With additional guidance from TV and radio doctor Radha Modgil, as well as psychotherapist Sally Angel, this book is full of advice and guidance to help kids through the difficult years of growing up.
NOTE: Contains a few fill in pages.
Review – Nice to see this kind of advice being offered at a younger level; tone is warm & friendly & content not too explicit. Worth having for TNF colls.
It’s all in your head By Rae Earl
General information – The author talks about her own experiences with mental health issues and imparts advice for readers experiencing their own issues.
What I hope you take away from this book: good Mexican food deserves to go viral; good underwear never features the word ‘string'; good mental health is the single most important thing you need to live a happy life.
I don’t have a psychology degree – in fact, I once tried to throw a typewriter at a child psychiatrist (this was in the days before MacBook pros) – but I do have experience, understanding and coping mechanisms to help you get your sh*t together.
From anxiety and eating disorders to OCD and psychosis, I want to help break down taboos surrounding mental health conditions (which directly affect 1 in 4 of us each year – you are NOT alone) and help you come out the other side happier and healthier. I’d also like to gift you with a deeper understanding of what’s going on in your head, and how to navigate through life without feeling overwhelmed or isolated.
Review – Accessible and sensible advice in a humorous, likeable voice. Appealing for worried teens, and very supportive. A great addition.
Looking after your mental health By Alice James & Louie Stowell
General information – Explains aspects of mental health, including how to maintain good mental health, mental health conditions and how to seek help if you are suffering.
We all talk about our physical health, but no so much about how we’re feeling, or what we’re thinking and worrying about.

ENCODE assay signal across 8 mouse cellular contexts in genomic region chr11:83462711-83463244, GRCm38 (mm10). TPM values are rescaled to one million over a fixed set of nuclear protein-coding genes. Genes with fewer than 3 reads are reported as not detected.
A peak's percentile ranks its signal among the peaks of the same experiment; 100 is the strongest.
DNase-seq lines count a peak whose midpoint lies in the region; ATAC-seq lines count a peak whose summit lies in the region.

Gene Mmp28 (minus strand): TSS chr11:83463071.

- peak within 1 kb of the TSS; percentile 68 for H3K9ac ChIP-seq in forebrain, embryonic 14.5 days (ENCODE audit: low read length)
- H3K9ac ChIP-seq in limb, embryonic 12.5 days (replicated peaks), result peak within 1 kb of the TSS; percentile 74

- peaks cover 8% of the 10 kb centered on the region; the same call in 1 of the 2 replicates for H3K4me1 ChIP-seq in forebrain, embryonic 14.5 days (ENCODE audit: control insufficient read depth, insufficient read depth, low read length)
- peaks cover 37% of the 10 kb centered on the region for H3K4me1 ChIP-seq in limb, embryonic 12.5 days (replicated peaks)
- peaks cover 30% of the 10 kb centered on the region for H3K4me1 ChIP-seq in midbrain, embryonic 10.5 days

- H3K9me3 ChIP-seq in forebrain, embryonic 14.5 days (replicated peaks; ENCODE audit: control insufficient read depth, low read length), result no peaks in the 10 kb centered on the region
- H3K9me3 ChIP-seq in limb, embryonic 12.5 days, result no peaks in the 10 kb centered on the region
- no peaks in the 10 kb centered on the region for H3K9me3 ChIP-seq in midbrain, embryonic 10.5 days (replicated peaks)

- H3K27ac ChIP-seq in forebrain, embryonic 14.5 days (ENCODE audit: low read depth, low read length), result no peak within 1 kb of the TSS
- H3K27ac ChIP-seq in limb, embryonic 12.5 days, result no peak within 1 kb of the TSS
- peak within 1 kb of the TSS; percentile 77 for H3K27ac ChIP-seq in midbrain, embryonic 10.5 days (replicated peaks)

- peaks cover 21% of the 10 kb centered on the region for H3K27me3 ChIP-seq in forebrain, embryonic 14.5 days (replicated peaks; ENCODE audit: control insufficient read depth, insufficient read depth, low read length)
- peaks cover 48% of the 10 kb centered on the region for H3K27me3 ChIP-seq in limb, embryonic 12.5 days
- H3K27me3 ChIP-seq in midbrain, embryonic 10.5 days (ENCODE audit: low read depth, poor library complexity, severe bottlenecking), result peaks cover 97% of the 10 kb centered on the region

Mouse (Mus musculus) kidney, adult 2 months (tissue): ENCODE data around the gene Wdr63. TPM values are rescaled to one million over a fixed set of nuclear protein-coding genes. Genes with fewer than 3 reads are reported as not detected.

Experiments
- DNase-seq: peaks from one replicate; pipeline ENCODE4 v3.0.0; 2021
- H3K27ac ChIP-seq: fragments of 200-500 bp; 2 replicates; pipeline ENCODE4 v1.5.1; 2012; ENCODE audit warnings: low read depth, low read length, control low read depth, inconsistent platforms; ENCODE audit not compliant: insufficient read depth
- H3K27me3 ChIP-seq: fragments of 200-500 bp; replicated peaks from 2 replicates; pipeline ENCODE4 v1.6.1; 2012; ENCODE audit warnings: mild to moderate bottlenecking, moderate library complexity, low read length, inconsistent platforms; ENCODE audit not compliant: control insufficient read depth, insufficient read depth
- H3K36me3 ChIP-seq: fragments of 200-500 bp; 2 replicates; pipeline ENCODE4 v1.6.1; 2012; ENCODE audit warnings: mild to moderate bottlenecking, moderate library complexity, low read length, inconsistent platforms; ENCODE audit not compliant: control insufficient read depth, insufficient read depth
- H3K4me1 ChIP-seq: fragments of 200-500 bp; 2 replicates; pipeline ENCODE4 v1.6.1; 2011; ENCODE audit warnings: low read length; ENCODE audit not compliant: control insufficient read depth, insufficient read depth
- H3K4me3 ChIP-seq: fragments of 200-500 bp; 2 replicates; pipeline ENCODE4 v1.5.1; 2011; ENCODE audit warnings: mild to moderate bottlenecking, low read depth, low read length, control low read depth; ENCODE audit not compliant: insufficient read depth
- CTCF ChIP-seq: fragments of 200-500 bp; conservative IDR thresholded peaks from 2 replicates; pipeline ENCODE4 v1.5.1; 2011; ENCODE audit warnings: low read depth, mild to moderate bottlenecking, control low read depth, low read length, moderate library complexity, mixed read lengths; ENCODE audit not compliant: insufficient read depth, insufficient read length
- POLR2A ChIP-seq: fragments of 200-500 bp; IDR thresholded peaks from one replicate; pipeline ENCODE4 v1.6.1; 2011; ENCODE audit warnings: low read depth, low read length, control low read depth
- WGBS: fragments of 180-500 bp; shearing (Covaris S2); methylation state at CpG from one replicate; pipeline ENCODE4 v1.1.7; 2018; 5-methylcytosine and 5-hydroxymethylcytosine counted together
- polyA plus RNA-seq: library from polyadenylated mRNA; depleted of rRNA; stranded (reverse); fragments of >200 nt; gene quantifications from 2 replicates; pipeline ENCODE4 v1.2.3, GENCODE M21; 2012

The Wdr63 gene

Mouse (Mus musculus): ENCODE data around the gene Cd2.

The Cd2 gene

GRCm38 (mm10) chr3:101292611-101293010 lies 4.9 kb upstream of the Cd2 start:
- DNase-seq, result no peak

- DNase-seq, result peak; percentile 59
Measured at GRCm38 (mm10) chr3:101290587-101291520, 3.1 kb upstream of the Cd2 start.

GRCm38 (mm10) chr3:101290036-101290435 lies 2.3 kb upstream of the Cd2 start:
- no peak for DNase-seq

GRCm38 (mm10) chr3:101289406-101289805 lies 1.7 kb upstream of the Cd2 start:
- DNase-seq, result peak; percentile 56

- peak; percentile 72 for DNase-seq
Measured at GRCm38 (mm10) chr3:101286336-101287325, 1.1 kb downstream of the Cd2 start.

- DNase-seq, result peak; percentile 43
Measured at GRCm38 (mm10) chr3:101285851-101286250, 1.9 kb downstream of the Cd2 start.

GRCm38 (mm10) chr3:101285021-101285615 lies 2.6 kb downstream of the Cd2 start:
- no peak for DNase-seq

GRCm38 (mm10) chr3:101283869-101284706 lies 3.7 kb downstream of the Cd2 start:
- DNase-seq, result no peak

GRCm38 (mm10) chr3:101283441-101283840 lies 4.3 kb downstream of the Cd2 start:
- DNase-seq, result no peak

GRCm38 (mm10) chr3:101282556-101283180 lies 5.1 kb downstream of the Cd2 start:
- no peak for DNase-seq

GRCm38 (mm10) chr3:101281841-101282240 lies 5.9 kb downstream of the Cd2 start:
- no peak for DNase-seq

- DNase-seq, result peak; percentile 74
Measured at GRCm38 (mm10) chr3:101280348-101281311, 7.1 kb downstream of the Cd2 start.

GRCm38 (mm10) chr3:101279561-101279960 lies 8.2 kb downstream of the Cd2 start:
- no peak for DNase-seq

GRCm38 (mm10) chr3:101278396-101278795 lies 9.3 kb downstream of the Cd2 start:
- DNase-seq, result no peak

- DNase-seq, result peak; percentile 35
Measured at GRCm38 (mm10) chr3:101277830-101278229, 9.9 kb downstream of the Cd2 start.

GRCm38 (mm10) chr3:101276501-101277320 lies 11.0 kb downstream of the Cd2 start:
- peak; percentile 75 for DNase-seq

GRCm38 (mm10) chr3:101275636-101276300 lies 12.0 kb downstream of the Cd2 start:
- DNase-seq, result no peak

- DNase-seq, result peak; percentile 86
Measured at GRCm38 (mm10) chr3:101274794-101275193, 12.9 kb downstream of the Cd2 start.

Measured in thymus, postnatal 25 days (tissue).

This young person’s guide to good mental health explains why we have emotions, and what can influence them, from friendships and social media, to bullying, divorce and bereavements.
NOTE : The last 2 pages are ruled for the reader to make notes in. If this were filled in it wouldn’t affect the use of the book.
Review – Clear, sensible advice on a range of topics including orthorexia and cyberbullying and also addresses maintaining good general mental health for those not experiencing a crisis. A good all rounder.
Positively teenage By Nicola Morgan
General information – Advice on how to approach your teenage years with positivity and optimism.
Positively Teenage gives you tools to approach your teenage years with optimism and understanding and to develop real wellbeing for life.
Full of practical, proven strategies for physical and mental health, Positively Teenage will show you lots of ways to flourish physically and mentally – from doing things you enjoy to learning new skills; looking after your diet, exercise and attitude to being healthy online; getting great sleep to understanding your personality – allowing you to take control of many areas of your life.
Review – Clear, realistic advice on all aspects of mental & physical health, with internet links offering more in-depth information. Invaluable for exam season and beyond.
Project You By Aubre Andrus & Karen Bluth
General information – Ideas and strategies for strengthening and realigning body, mind and soul.